8. 8. JAP-00225-2005.R1 8 control and POTS groups a 2 x 2 ANOVA with repeated measures was used. If significant differences were found (p < 0.05) Dunnett’s procedure for multiple comparisons was used to assess differences between the various groups. For comparisons between groups of patients with greatly different sample sizes the Mann-Whitney U non-parametric test was used. For other comparisons between control and POTS groups such as age, height, weight etc. a Student’s t-tests was used. Data are expressed as mean + SE. RESULTS Cardiovascular and cerebrovascular profiles during HUT Representative beat-to-beat profiles of HR, systolic and diastolic BP, systolic and diastolic CBV and calculated CVR from a control subject and a POTS patient during HUT are shown in Figure 1. The complete profiles of the averaged data during early and late HUT from the 17 controls and 27 patients with POTS are shown in Figure 2 and the averaged raw values from these 3 periods are provided in Table 1. Supine HR, systolic and diastolic BP and systolic and diastolic CBV were all significantly increased in POTS patients relative to control subjects. The averaged absolute changes in the cardiovascular responses from baseline were compared during early and late HUT (all data in this section expressed as POTS vs. controls). It should be noted that patients with POTS were tilted for a shorter duration than were control subjects (16.9+2.1 vs. 36.9+2.0 min, p<0.0001). The responses to late HUT should therefore be considered as being the response to the maximum orthostatic stress imposed by our experimental protocol. POTS patients had greater increases in HR both during early (36.5+2.5 vs. 17.5+2.4 bpm, p<0.0001) and late HUT (48.7+1.8 vs. 29.6+2.1 bpm, p<0.0001) and decreased systolic BP during early (-5.0+2.0 vs. 5.3+4.0 mmHg, p = 0.03) and late (-11.7+2.3 vs.
  9. 9. JAP-00225-2005.R1 9 6.4+4.2 mm Hg, p=0.001) HUT. The increase in diastolic BP during early HUT was similar (9.0+1.8 vs. 7.2+1.4 mm Hg, p=0.5) in both groups but during late HUT was less in POTS (10.0+1.9 vs. 15.9+2.0 mm Hg, p=0.02). In contrast to the cardiovascular profile, the percent decreases in systolic (early HUT 84.9+2.6 vs. 89.4+2.0% of baseline, p= 0.2; late HUT 78.8+2.1 vs. 77.9+2.5% of baseline, p=0.8) and diastolic (early HUT 88.0+3.0 vs. 90.7+2.6% of baseline, p=0.5; late HUT 80.0+2.1 vs. 78.2+3.7% of baseline, p=0.7) CBV were not different. The percent decrease in CVR during early HUT an index of static cerebral autoregulation, was also similar (85.6 + 3.3% vs. 89.0 + 4.5%, p=0.7) while the percent decrease in CVR during late HUT was less in POTS than in normal controls(90.3 + 3.6% vs. 108.5 + 6.7%, p=0.02). In 9 POTS subjects ETCO2 was measured. CO2 decreased from 4.57+0.16 % to 3.86+0.14 % during early HUT (p = 0.0002) and to 3.62+0.15 % by late HUT (no difference between early and late HUT p=0.3). Respiratory frequency of patients with POTS was similar to that of normal control subjects (see spectra Fig 4F). In 8 POTS patients, inflating MAST pants after approximately 5 minutes of HUT reduced the orthostatic stress of HUT. The profiles of the averaged data from the 8 patients are shown in Figure 3 and averaged raw values are provided in Table 2. MAST pants inflation significantly decreased HR and increased SV, and systolic CBV. Mean CBV increased from 49.1+4.2 to 53.8 +3.6 cm/s (p=0.01) which represented an increase from 82.5+3.3 % of the baseline level before MAST pants inflation to 91.1+3.3% of the pre-tilt level during the MAST pants inflation. ETCO2 (measured in only 4 patients) decreased significantly during tilt prior to inflation of MAST pants (4.66+0.29 to 3.91+0.15,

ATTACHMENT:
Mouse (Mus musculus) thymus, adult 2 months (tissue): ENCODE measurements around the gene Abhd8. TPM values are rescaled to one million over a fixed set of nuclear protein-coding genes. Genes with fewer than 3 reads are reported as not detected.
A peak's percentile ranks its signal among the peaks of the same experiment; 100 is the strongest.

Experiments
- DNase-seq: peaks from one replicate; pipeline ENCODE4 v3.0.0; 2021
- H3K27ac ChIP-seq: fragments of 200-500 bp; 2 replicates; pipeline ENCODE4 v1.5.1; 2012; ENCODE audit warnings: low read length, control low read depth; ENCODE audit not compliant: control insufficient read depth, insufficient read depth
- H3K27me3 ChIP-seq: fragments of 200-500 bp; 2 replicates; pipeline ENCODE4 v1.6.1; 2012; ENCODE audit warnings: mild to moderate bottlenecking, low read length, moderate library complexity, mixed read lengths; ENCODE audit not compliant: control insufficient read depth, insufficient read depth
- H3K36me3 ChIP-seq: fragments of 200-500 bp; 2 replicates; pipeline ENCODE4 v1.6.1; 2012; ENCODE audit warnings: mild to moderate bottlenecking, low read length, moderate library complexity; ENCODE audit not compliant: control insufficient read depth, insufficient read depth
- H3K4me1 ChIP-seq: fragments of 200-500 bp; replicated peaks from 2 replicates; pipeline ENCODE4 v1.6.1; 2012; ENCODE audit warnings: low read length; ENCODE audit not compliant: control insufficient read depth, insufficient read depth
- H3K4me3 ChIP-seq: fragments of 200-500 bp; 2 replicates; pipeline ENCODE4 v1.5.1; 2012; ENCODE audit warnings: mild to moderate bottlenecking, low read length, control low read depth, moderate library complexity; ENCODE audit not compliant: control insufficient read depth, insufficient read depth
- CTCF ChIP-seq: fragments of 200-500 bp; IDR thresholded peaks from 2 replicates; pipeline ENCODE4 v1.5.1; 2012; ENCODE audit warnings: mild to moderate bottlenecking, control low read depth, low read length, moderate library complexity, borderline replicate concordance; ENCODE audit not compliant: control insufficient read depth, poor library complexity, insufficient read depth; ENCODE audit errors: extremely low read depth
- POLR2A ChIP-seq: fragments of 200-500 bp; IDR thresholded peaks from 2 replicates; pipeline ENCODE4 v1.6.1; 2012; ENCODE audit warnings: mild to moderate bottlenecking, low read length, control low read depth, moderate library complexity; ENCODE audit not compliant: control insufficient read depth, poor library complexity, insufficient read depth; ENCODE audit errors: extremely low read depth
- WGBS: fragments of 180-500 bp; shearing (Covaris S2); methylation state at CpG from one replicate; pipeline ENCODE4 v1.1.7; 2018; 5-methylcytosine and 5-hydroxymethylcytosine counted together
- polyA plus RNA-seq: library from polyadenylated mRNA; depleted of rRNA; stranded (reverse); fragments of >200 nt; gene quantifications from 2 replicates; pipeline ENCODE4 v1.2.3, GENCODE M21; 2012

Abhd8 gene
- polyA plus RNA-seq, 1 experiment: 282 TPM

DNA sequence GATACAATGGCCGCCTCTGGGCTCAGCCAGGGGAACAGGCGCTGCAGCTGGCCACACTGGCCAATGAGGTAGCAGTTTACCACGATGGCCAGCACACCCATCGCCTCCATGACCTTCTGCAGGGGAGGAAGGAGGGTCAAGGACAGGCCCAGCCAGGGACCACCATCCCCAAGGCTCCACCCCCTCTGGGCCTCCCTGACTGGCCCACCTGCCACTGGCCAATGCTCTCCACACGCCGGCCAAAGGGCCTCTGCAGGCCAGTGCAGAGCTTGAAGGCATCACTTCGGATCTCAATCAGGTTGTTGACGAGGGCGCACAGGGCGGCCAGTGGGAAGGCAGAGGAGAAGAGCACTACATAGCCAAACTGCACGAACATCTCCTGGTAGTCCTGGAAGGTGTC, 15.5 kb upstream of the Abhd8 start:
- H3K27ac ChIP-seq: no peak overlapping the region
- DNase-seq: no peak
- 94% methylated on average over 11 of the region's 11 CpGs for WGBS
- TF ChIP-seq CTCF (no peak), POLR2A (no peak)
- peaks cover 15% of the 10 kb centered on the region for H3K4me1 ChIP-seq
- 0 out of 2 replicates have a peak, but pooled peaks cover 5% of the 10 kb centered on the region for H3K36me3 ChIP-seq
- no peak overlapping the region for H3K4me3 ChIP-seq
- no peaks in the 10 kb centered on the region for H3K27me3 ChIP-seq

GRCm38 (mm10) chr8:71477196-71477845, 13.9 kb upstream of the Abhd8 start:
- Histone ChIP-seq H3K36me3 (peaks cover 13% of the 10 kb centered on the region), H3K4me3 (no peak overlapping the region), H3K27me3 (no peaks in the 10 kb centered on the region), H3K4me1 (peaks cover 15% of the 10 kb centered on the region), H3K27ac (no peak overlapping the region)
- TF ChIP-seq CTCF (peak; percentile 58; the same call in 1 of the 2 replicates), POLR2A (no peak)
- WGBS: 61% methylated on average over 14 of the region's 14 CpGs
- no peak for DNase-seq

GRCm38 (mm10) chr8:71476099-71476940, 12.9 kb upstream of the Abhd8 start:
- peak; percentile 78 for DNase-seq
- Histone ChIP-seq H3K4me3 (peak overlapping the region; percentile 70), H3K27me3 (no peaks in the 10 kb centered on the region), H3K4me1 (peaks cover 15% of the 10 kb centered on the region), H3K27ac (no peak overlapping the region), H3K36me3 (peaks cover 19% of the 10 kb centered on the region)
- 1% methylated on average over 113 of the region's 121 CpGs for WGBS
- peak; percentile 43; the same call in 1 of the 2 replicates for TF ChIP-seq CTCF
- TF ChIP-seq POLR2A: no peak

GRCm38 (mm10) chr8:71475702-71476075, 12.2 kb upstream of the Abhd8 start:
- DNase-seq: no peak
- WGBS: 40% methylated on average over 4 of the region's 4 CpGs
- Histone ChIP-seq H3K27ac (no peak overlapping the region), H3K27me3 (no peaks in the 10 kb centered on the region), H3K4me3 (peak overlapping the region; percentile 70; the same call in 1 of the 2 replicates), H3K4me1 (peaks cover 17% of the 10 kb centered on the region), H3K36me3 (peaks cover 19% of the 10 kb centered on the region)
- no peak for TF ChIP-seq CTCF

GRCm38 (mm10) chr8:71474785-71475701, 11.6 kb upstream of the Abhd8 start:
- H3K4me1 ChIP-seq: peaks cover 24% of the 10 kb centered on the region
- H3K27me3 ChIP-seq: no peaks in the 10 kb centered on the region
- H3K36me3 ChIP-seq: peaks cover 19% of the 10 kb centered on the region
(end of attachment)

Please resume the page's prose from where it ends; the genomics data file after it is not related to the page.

10. 10. JAP-00225-2005.R1 10 p=0.04) and recovered during MAST pants inflation (4.20+0.17, p=0.01 compared to HUT alone). Deflation of the MAST pants was associated with an increase in HR, a decrease in SV and a decrease in CBV (Figure 3). Despite the obvious effect of MAST pants inflation, only 4 patients noted substantial symptomatic improvement during this maneuver. Fluctuations in BP and CBV in controls and in POTS subjects during HUT Both control subjects and POTS patients exhibited similar spontaneous low frequency (<0.1 Hz) oscillations in BP and CBV although the magnitudes of both the BP and CBV oscillations were significantly greater in patients with POTS (Fig 4D and 4E; Table 3). The increased magnitude of these low frequency fluctuations was due to greater response to orthostatic stress. Reduction of 2 orthostatic stress by MAST pants inflation decreased BP power from 315.8 + 56.4 mmHg /Hz to 2 2 134.2 + 22.9 mmHg /Hz (p = 0.005) and CBV power from 209.1 + 22.2 cm/s /Hz to 86.7 + 18.7 2 cm/s /Hz, (p = 0.0004). The power of the fluctuations during MAST pants inflation did not significantly differ from that of the normal control BP and CBV oscillations during HUT (p=0.4 for BP and p=0.7 for CBV). Dynamic cerebral autoregulation during HUT: The transfer function signatures of controls and POTS subjects shown in Figs 4A-C were essentially superimposable. Coherence between BP and CBV remained greater than 0.5 in the frequency range between 0.06 + 0.01 and 0.36 + 0.03 Hz in control subjects and 0.05 + 0.01 and 0.39 + 0.02 Hz in patients with POTS (average coherence 0.71 + 0.03 for controls vs. 0.72 + 0.02 for POTS). Phase